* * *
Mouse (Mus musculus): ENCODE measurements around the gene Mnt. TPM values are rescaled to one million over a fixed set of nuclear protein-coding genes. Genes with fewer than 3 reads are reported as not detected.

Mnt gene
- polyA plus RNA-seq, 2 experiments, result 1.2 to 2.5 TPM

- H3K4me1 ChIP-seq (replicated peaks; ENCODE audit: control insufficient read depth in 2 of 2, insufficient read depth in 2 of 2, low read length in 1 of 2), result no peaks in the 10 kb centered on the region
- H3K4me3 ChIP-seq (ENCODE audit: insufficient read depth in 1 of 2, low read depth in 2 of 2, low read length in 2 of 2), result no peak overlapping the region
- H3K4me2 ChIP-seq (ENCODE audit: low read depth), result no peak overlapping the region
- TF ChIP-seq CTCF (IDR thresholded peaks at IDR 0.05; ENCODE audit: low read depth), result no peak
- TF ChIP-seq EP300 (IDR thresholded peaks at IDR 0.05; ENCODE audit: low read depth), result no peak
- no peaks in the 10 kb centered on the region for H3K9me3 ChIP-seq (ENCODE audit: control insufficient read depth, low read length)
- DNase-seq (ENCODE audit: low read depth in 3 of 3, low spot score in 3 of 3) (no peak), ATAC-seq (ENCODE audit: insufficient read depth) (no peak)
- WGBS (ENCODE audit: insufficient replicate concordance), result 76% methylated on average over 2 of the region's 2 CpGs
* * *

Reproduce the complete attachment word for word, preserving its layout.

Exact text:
Mouse (Mus musculus): ENCODE measurements around the gene Mnt. TPM values are rescaled to one million over a fixed set of nuclear protein-coding genes. Genes with fewer than 3 reads are reported as not detected.

Mnt gene
- polyA plus RNA-seq, 2 experiments, result 1.2 to 2.5 TPM

- H3K4me1 ChIP-seq (replicated peaks; ENCODE audit: control insufficient read depth in 2 of 2, insufficient read depth in 2 of 2, low read length in 1 of 2), result no peaks in the 10 kb centered on the region
- H3K4me3 ChIP-seq (ENCODE audit: insufficient read depth in 1 of 2, low read depth in 2 of 2, low read length in 2 of 2), result no peak overlapping the region
- H3K4me2 ChIP-seq (ENCODE audit: low read depth), result no peak overlapping the region
- TF ChIP-seq CTCF (IDR thresholded peaks at IDR 0.05; ENCODE audit: low read depth), result no peak
- TF ChIP-seq EP300 (IDR thresholded peaks at IDR 0.05; ENCODE audit: low read depth), result no peak
- no peaks in the 10 kb centered on the region for H3K9me3 ChIP-seq (ENCODE audit: control insufficient read depth, low read length)
- DNase-seq (ENCODE audit: low read depth in 3 of 3, low spot score in 3 of 3) (no peak), ATAC-seq (ENCODE audit: insufficient read depth) (no peak)
- WGBS (ENCODE audit: insufficient replicate concordance), result 76% methylated on average over 2 of the region's 2 CpGs